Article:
If an Embargo of Russian Gas is a Good Idea, Why is Russia Cutting Off Supplies?
In earlier posts I have pressed for an embargo on Russian natural gas exports. I still think this makes sense, but I can also see the wisdom of a buyers’ cartel that would cap the price that Europe would pay for Russian gas (also explained here). What gave me pause in these thoughts was Putin’s decision (and I am assuming it was his idea) to reduce Russian gas exports through the Nord Stream pipeline. Why would he voluntarily forego this revenue? Does he really think it hurts the West more than it hurts him? Does he just think that Western leaders, particularly German leaders, are so weak-willed that even a small amount of pain will cause them to collapse like a house of cards? Is he just acting like a spoiled child, threatening to hold his breath until his parents give in?
The Role of Contracts
One clue as to what is behind the choking off of gas supplies is the excuse offered: technical problems with the generators that push the gas through the pipeline. The company responsible for maintaining the compressors says that it is unaware of any problems. Why offer this excuse? Presumably the gas flowing through the Nord Stream pipeline is sold under a long-term contract with a fixed price (or some complicated formula that limits the extent of fluctuation in the price). What this means is that even though natural gas prices in Europe are exceptionally high, Russia is receiving a price for the gas that is substantially lower.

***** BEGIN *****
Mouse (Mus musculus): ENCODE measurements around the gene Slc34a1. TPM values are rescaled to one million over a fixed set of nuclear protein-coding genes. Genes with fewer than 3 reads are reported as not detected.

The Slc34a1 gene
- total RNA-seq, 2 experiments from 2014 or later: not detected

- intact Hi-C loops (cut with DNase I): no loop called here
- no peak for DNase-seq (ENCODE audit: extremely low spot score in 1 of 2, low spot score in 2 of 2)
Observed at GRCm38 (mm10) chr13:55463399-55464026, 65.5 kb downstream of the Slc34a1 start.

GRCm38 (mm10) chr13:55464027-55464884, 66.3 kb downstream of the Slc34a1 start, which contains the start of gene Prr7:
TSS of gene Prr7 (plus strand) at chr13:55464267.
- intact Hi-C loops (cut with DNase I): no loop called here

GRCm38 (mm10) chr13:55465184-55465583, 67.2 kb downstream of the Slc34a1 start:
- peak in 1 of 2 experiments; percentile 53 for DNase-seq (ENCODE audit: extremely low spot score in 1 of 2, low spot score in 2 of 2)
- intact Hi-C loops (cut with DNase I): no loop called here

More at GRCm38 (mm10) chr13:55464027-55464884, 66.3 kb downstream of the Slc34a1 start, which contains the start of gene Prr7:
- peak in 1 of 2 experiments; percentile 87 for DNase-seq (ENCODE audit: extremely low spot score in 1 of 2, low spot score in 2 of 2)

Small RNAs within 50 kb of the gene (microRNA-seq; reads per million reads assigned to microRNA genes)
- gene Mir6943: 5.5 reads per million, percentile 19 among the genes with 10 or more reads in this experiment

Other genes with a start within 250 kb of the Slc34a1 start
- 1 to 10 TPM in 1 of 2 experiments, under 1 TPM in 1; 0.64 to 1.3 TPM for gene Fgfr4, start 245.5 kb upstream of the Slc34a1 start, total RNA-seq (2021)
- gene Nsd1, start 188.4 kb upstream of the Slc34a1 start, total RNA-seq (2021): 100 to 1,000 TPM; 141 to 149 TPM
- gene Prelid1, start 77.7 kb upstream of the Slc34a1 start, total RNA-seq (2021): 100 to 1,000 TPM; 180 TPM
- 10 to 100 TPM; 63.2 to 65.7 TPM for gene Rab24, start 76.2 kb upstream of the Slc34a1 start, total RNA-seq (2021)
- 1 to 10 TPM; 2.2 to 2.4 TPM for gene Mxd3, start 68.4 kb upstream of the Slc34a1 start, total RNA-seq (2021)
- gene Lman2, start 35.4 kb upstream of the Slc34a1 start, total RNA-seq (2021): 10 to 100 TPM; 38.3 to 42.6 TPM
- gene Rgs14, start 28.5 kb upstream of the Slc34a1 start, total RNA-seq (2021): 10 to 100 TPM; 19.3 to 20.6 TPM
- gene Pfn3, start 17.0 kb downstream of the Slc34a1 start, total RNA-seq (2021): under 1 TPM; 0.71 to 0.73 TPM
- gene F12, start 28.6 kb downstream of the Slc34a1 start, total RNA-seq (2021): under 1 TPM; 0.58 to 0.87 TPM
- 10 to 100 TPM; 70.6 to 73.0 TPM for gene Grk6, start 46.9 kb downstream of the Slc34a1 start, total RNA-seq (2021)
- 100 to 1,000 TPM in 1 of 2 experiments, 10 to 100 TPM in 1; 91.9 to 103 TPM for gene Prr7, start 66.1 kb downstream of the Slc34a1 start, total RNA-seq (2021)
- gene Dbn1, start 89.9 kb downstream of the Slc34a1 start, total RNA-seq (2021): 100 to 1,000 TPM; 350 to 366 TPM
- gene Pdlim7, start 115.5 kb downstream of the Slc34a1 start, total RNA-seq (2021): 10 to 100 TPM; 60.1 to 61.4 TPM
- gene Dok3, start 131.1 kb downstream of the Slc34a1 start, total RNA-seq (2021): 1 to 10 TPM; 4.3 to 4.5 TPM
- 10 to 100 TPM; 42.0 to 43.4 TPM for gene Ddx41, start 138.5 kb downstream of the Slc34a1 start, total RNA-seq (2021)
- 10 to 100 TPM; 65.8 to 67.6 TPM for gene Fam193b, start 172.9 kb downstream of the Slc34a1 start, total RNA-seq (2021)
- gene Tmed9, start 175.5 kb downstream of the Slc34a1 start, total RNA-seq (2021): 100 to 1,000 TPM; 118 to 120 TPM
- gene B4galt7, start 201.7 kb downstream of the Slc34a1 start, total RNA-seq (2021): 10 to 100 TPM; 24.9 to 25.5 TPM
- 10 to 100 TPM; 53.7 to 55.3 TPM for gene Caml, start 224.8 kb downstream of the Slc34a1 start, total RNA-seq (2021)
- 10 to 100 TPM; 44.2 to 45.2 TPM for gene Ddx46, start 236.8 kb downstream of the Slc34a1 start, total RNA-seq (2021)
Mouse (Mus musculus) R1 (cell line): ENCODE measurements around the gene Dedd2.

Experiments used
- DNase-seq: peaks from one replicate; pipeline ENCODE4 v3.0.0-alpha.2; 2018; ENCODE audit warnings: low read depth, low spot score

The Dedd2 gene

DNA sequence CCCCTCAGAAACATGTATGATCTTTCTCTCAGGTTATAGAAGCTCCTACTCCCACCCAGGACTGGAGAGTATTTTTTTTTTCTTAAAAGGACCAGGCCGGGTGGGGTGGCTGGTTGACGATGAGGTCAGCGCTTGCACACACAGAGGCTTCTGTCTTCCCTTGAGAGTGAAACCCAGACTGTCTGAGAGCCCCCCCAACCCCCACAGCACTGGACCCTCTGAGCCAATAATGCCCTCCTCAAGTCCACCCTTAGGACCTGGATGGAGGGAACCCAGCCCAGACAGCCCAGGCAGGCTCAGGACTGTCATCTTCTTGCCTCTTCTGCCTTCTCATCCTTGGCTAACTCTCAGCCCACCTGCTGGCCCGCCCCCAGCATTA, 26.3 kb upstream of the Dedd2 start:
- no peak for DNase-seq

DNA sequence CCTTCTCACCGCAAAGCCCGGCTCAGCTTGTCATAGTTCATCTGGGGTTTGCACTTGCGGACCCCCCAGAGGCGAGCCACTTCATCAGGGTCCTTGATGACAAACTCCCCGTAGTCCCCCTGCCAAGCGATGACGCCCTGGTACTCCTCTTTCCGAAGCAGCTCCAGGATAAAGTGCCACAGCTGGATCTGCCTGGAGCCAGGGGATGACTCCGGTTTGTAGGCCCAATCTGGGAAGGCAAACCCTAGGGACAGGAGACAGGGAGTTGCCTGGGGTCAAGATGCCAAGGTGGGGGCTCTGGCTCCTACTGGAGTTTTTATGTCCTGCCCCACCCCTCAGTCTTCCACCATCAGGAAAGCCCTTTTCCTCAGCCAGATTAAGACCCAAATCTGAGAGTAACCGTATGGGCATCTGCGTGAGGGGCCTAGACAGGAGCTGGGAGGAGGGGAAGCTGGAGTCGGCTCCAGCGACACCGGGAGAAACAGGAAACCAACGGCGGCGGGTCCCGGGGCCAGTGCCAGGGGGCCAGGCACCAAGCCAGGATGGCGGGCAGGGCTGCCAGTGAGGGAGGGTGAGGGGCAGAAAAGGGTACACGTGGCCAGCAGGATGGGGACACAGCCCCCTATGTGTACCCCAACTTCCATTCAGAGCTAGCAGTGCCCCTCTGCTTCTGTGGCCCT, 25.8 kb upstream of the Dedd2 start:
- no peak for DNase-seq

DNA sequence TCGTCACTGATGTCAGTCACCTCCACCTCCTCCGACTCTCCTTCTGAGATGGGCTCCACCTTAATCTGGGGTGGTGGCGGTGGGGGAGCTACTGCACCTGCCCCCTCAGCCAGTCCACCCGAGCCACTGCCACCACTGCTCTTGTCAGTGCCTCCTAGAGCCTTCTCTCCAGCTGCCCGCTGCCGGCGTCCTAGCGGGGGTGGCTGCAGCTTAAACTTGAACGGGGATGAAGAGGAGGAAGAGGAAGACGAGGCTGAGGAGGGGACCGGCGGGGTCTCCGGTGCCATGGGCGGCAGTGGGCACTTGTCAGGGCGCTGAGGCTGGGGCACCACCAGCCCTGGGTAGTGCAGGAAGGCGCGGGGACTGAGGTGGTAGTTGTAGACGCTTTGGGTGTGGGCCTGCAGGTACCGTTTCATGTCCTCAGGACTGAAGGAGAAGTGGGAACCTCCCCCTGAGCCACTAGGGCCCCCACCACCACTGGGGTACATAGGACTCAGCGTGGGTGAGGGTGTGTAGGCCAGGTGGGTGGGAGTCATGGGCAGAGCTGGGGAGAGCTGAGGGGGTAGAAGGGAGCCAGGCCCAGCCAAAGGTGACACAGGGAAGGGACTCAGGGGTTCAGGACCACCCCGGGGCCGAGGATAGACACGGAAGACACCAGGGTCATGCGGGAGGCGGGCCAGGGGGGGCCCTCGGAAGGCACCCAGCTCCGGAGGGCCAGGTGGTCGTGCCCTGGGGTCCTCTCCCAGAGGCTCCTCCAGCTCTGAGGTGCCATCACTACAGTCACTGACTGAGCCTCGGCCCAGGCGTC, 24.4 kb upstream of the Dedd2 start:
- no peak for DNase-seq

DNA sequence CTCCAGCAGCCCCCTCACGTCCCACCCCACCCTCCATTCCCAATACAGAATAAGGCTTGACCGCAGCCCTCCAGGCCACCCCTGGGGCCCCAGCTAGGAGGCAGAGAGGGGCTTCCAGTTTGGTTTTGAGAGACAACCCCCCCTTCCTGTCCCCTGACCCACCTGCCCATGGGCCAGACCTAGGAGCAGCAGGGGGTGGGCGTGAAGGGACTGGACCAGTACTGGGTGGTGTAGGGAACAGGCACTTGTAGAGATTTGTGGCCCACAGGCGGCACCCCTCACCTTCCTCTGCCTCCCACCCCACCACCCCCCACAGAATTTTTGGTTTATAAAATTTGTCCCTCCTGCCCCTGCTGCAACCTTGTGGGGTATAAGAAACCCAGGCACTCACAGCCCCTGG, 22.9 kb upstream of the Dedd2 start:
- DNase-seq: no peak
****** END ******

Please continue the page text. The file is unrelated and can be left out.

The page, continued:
Isn’t Russia Contractually Obligated to Supply the Gas?
There is, probably, an out in the contract, for technical problems or “acts of god” that make it difficult to supply the gas. My guess is that Putin is using this ruse to limit Europe’s ability to stockpile gas for this coming winter.
What Should the West Do?
If there are contracts that govern the sale of gas through Nord Stream and other pipelines, the West ought to seize the opportunity created by Russia’s abrogation of its responsibilities under those contracts. The West should “renegotiate” the terms of purchase under those contracts at a lower fixed price determined by a Western buyers’ cartel. By the way, there is no reason why this arrangement should not survive the end of Russia’s war against Ukraine. It is important to remember that this is at least the second time that Russia has, probably, violated the terms of its contracts. The first was when they insisted on payment in rubles.
Would this Work?
I am assuming a lot of facts in this argument and would welcome others, who know the details of the Nord Stream agreement, to weigh in. However, if I am right, a buyers’ cartel for gas delivered by pipeline from Russia to Western Europe could accomplish two important objectives. One, it would deny Putin an important source of funds for carrying out his unprovoked war against Ukraine. Two, it would mitigate the harm to Western Europe from continuing to impose sanctions on Russia.
What Would Putin Do?
In response, Putin could do any of the following. First, he could realize that, in the long run, his situation is hopeless and withdraw his forces from all of Ukraine and cease all hostile acts against Ukraine. (I know this isn’t likely, but one can only hope that at some point Putin will come to his senses.) Or second, he could double down on the spoiled child model and refuse to sell gas at the cartel price, in which case we have a de facto embargo. Or third, he could accept that, once again, he has overplayed his hand and accept what he is offered for his gas.